The processes of assigning value to cultural objects and establishing the canons that derive from those processes have constituted until today one of the intellectual, ideological, and political pillars in the development of Art History as an institutional discourse [1
]. Due to the different meanings assumed by the term “canon,” it must be clarified that in this text “canon” is understood as the institutionalization of specific values representing the ideas and interests of those who hold a sort of privileged position of authority (intellectual, economic, political, etc.), and is collectively assumed as such by society. That is why the canon can be defined as a structure of power, a criterion of authority, and a legitimizing argument. That is also why the notion of canon has represented a significant line of inquiry from postmodernism to recent postcolonial theories ([2
] among others). In particular, the need to bring out a critical awareness of the multiplicity and heterogeneity that define the processes of assigning value and meaning to objects on the basis of the variety of cultures, genders, races, and territories has been emphasized. It has been stated that in our global world it is essential to understand the concepts of canon and value in terms of plurality and difference. It has also become necessary to explore the specific idiosyncrasies of those processes as a way to make that diversity recognizable and significant.
Within this framework of critical thought, the conditions of postdigital societies, first defined by the naturalization of “digital,” [6
] but also by the omnipresence of software and algorithms in every aspect of human life [7
], the dissemination of dataism as new religion [9
], the potentiality of user interaction in a transmedia ecology [10
], the growing relevance of user-generated content, and, at least in theory, the global access to and massive distribution of cultural information in the form of data, images, 3D recreations, videos, etc., offer us another scenario of critical analysis to rethink the matter of value and canon from a different perspective.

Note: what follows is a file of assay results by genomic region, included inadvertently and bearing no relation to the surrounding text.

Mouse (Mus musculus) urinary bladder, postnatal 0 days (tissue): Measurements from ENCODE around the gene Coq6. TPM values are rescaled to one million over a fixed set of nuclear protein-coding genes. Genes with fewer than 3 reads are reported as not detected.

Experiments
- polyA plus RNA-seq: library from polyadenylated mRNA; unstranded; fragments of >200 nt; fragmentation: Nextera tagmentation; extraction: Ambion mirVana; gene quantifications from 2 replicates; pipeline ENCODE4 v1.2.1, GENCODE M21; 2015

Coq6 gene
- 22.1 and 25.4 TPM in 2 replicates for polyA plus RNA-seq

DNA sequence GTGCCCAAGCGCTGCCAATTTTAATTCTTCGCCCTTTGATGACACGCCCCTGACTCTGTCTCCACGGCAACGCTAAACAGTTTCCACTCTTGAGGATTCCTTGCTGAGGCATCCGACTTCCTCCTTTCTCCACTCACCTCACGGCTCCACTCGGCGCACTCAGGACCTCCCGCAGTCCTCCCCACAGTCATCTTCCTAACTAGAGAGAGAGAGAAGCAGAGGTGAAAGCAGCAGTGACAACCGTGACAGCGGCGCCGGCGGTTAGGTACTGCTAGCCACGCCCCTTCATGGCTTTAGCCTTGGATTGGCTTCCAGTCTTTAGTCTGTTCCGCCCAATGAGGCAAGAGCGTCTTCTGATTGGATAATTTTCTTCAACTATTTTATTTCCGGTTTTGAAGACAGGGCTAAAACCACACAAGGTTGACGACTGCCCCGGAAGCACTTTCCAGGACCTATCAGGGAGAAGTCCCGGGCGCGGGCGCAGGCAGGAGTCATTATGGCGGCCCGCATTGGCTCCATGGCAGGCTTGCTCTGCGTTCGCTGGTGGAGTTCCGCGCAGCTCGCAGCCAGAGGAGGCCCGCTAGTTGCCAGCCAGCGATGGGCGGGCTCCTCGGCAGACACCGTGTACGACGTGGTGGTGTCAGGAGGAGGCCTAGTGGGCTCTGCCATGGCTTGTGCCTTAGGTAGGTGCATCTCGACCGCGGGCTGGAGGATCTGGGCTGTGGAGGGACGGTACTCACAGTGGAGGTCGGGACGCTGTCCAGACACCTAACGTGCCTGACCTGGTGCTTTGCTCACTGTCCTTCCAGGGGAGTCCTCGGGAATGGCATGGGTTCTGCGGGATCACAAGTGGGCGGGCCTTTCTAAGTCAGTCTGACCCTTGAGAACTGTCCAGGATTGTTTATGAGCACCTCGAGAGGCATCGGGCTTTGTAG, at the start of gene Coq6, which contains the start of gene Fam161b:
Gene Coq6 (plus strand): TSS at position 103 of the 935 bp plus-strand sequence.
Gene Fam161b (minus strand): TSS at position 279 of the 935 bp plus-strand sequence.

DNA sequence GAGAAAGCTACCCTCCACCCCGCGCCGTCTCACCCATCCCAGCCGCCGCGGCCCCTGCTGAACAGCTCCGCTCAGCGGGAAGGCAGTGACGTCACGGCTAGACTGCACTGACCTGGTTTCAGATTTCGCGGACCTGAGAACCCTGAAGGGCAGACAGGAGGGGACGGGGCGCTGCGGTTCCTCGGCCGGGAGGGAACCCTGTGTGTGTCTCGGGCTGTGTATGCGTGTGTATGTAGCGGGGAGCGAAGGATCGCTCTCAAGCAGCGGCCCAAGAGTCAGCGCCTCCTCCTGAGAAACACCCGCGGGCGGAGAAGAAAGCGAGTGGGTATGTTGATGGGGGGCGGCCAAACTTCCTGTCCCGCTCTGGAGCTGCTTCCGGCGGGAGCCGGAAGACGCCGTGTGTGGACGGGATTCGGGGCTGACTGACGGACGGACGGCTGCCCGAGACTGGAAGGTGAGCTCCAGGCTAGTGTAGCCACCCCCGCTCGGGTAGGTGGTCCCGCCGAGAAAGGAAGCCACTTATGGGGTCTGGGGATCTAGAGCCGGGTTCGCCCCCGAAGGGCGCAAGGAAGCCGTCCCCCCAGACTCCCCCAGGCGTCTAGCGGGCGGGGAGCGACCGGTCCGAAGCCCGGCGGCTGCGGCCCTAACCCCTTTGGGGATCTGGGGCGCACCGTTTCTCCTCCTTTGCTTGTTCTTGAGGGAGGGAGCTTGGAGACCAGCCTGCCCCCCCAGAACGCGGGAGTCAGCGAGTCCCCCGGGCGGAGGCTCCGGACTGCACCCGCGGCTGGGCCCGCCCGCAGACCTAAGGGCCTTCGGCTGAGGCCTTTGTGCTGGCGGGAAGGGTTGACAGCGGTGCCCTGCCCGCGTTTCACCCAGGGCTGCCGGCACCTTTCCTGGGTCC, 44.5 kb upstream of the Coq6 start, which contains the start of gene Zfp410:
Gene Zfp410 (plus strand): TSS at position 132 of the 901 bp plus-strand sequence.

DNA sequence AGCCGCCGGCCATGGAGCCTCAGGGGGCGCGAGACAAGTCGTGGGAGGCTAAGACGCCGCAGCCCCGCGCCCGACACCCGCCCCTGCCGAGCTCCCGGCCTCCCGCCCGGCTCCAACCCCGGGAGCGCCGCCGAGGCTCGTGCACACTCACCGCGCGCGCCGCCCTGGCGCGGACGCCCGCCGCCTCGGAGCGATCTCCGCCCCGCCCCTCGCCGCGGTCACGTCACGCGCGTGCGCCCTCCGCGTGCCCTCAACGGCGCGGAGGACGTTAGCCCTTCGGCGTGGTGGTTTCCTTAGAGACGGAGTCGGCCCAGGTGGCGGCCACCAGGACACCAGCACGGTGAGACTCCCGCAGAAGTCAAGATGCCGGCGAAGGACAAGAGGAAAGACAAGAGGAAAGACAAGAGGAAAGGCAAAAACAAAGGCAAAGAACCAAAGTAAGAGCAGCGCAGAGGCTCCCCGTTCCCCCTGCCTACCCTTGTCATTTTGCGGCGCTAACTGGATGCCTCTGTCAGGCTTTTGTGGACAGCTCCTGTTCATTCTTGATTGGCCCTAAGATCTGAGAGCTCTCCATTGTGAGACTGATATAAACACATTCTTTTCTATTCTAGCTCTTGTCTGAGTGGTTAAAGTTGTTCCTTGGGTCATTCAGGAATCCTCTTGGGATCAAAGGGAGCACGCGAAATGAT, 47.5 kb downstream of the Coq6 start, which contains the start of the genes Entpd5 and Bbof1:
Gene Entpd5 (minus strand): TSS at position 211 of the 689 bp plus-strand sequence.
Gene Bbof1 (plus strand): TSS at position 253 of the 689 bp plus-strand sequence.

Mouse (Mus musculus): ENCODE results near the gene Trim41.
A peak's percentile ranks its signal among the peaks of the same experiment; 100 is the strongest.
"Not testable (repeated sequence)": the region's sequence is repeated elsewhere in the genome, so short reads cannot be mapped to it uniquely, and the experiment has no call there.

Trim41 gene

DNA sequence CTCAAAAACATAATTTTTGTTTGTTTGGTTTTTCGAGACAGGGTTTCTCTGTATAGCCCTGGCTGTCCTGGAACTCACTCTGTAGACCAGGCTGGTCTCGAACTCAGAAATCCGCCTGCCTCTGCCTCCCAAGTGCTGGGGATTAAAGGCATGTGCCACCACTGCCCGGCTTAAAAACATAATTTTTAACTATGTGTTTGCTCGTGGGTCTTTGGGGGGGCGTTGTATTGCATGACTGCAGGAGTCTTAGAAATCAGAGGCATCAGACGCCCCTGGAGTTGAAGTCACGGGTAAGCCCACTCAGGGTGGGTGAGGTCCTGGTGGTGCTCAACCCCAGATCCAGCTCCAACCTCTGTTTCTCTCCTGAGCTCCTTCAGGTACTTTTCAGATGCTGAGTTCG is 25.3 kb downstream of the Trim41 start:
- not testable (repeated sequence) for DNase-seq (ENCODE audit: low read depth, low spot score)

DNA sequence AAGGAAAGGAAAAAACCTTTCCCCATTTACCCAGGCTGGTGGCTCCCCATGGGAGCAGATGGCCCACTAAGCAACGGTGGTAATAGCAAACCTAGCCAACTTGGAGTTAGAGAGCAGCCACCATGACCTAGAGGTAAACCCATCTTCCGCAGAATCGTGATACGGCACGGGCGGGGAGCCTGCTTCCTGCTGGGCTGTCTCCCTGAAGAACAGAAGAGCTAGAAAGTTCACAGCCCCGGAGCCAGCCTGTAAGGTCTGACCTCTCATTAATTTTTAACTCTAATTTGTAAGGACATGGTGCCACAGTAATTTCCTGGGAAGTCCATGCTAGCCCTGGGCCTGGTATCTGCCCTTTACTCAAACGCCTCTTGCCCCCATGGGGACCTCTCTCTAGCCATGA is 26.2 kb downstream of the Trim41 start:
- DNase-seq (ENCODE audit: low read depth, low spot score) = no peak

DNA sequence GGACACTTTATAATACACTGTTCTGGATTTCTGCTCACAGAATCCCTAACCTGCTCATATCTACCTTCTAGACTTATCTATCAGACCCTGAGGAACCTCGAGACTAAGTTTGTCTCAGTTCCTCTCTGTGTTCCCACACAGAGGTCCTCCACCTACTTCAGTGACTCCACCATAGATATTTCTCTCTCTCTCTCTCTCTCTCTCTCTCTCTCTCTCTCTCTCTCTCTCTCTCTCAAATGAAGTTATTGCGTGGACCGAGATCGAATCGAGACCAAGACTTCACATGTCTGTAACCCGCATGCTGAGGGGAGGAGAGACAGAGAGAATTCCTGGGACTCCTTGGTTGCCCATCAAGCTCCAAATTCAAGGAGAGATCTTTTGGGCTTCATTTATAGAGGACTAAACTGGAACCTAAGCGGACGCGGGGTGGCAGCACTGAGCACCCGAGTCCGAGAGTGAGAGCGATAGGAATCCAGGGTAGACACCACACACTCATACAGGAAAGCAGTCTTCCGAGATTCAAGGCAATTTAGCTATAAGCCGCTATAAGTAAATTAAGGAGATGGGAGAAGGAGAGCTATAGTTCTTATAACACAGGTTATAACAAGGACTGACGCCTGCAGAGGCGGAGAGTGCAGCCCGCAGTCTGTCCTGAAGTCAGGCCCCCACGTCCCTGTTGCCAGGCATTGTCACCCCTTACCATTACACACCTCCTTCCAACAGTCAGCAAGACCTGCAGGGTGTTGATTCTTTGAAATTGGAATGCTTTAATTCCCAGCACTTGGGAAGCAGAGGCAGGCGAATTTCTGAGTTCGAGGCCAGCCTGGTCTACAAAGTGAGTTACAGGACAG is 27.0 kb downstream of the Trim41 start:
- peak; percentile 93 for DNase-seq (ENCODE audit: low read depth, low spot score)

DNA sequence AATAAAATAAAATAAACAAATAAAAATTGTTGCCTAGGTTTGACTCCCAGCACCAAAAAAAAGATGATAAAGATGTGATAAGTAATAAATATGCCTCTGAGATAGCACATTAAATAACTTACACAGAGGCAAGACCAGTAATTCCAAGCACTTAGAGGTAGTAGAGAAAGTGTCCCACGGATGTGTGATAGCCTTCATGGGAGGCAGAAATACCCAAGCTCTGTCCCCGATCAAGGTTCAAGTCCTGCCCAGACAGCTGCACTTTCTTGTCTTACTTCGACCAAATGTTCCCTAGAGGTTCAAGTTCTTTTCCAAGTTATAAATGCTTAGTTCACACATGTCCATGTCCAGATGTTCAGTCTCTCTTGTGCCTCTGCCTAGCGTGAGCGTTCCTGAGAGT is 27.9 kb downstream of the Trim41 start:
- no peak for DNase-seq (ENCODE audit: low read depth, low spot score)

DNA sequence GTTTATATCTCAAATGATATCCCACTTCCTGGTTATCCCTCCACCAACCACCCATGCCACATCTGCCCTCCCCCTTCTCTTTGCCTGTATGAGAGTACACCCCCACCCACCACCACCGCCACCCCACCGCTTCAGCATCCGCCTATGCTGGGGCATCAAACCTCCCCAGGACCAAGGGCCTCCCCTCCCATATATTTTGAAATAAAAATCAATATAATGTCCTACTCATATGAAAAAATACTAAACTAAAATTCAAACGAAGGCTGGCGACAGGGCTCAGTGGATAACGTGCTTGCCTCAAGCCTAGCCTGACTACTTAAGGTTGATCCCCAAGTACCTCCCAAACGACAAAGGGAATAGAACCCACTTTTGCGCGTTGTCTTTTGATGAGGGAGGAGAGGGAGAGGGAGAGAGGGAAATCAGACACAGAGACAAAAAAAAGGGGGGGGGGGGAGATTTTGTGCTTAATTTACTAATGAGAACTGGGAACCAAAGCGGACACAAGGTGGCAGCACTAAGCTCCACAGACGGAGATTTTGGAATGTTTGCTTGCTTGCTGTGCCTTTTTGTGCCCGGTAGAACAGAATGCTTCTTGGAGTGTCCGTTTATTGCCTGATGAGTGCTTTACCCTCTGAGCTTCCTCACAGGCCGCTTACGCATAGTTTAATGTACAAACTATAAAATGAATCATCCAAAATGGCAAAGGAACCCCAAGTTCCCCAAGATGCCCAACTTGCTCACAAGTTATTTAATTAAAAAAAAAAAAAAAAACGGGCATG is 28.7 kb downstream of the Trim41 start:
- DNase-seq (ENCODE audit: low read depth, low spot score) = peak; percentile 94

The range of modes through which this new context is leading to a redefinition of the processes of assigning value, and the values themselves, that have hitherto prevailed in the comprehension of cultural heritage is diverse and broad, and certainly this is not the first time that this matter has been the subject of inquiry. In this line, this paper pursues an approach to pinpoint the main dynamics observed in these processes, which are liable to result in new forms of canonization, new concepts of canon, and a new cultural axiology, with the objective of proposing a general categorization that can, and should, be discussed in further studies and approaches to the problem. Therefore, the ultimate purpose of this paper is not to define what the canon is or which the characteristics that define it are, but to contribute to the debate on the mechanisms of canon formation, as well as to aggregate critical material to feed the discussion about how the so-called postcanonical age [12
This line of inquiry also emerges within the framework of Digital Art History studies, whose growth as a redefined field of research and practice has been very significant in recent years. However, there is still a need to reinforce the critical perspectives of Digital Art History in order to discover what sort of art-historical discourses and narratives and artistic culture are being built in the postdigital realm. Therefore, this paper is also intended to be a contribution to the advancement of such critical discourse.
In this paper, I make an argument for subsuming the heterogeneity of practices, actors, and driving forces related to canon and value assignment into three kinds of processes that follow the form of a triad—canonization, decanonization/countercanonization, and recanonization—which actually represents a constant of the cultural dynamic [13
]. How this triad is reshaped in the postdigital realm is just the issue argued in the following pages. In this regard, we must bear in mind that the advent of new cultural dynamics is always defined by a dialectical tension between the rise of new processes, actors, values, ideas, and structures and the maintenance of those that already exist that characterized previous orders and regimes. Yet examining this tension is a complex task, since these practices are simultaneously interlaced and in confrontation; hence it is in the interplay between the new and the old where the discussion must be situated. Considering that, the inquiry must be performed at least on three levels: (a) the current transformations in regard to the processes of assigning value to cultural heritage must be examined; (b) the traditional logic that continues to govern the processes of assigning value, sometimes invisible or unnoticed, must be brought to light; and (c) the resistance and/or negotiation paths established among the new and the old must be analyzed in order to understand to what extent the new processes and practices entail a destabilization of the traditional ones—in other words, to what extent the traditional institutions of the cultural heritage system (museums, art criticism, the art market, Art History, etc.) are being put in crisis as an argument of authority.